The chroniclers noted that once upon a time, in the capital Belgrade with 300,000 inhabitants, the ratio of oriental and so-called Viennese pastry shops were ten to one.
There was everything and everything, above all baklava that today’s youth does not even know about: Turkish (rhomboids); then Greek (triangles), Egyptian (rollers)… what not. Yes, alva and sudzuk; tulumbe and kadaif; all drizzled with boza or lemonade, a syringe of both.
It would have remained so even after the revolution and the war if some had not cast an eye on space. First, a scandal with the smuggling of ice cream machines was packed into Medžed in Knez-Mihailova, so, look at the miracles, a state (read Udbina) company moved in there. Then came the law on joint labor, so the “Alhambra”, in Nušićeva, went and poisoned the place of BIM Slavija.
But all that was nothing compared to what followed in the 1990s. The Goranci brothers from (then still) General Zhdanov Street “voluntarily” returned to Gora; “Pelivan” from Ulica 7. jula (the official court supplier of the Cheten-Alva) became a “Chinese shop”; another Gorani bomb exploded three times in the bar; what about the countless others… who knows. If it is divine justice, both BIM Slavija and Udbina’s company have disappeared. In the 2000s, the book fell (literally) into three letters.
But we seem to be becoming normal again. A large number of restaurants with oriental cakes have been opened in Belgrade, which have brought baklava here that even the most imaginative can imagine: with walnuts, almonds, pistachios, chocolate; dry or juicy; kadaif in as many ways; waiting for another machine so that the parties can arrive.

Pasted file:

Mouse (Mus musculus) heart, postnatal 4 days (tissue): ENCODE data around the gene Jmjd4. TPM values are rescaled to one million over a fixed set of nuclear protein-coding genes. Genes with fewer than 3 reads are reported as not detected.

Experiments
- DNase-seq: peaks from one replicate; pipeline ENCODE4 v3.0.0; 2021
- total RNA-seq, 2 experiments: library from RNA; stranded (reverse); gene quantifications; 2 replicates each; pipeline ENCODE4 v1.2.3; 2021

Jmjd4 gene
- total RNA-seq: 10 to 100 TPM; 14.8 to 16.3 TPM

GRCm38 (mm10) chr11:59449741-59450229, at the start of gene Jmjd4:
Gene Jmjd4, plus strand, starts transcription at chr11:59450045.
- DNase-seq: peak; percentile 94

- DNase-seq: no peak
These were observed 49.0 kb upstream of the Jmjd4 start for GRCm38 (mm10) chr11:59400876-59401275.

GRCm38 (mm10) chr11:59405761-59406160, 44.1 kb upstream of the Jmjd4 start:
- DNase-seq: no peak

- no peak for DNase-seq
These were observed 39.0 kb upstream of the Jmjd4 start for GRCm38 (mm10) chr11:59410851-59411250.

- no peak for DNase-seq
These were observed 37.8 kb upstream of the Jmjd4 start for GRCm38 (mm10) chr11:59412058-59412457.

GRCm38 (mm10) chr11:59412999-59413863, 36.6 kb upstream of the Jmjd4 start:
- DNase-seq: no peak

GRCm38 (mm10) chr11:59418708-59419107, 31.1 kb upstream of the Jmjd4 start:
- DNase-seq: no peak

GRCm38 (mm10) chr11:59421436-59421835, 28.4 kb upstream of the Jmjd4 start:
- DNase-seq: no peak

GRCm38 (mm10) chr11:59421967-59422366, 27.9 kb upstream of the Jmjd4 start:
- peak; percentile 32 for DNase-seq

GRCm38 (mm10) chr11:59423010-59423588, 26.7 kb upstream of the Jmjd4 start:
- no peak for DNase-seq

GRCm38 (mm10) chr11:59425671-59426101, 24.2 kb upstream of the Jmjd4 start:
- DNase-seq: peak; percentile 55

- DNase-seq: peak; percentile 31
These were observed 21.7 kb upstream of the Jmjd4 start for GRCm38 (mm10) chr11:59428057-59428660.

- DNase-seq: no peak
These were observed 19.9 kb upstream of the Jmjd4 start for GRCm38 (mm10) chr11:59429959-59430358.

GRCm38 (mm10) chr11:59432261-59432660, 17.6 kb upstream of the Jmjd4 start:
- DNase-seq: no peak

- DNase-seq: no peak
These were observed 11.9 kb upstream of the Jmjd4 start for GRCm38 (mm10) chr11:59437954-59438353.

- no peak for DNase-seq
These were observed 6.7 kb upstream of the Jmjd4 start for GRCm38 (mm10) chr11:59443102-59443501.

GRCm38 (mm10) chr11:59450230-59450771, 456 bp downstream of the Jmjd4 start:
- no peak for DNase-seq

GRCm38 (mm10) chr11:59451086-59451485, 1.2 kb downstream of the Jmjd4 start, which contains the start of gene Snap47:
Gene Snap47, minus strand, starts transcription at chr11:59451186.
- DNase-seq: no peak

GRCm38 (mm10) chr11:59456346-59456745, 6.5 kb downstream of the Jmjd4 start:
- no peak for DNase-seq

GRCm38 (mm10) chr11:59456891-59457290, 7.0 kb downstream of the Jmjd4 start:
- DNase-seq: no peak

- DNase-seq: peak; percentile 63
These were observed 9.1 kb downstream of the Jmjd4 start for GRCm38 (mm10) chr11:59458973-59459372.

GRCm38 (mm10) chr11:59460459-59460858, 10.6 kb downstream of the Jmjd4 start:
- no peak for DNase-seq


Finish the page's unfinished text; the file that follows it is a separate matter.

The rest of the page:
Only one objection: no boza and lemonade. I guess it’s gone, along with kabez and clacker in an unequal fight with coca / pepsi-cola.
And one of my school friends (Nino, or Gilles) after many decades, came from Montreal, so he inquires about boza and lemonade. What should I tell him?
Pie crusts – 750 g; walnuts – 500 g; raisins – 100 g; sugar – 250 g; cinnamon, oil
At the beginning, let’s clarify one thing: “sweet pie that is baked in a pan, and is made from thin noodles, up to 70 noodles in one pan” (about twenty words), the Turks replaced only once. Baklava!
It is dry as its name suggests, but like most sweet pies, it is lean, which cannot be deduced from the name. It is the tastiest after four or five days when it stands, but that has not been checked for a long time.
A quarter of a kilo of walnuts should be ground on a machine, and so many more should be chopped coarsely. The walnuts are mixed, so four spoons of sugar, a handful of raisins are added to them, all covered with ground cinnamon and mixed.
A thin pie crust was spread over the oiled baking tray, sprinkled with olive oil and another crust. This is sprinkled with warm water, and a few tablespoons of filling are sprinkled over it.
Then in order: bark, fil, crust, fil… for the end again two crusts.
Before baking with a sharp knife, cut the pieces of your choice: squares, triangles, rhombuses…
Bake at about 250 degrees for at least half an hour, so in any case, cool and keep it intact for at least one day.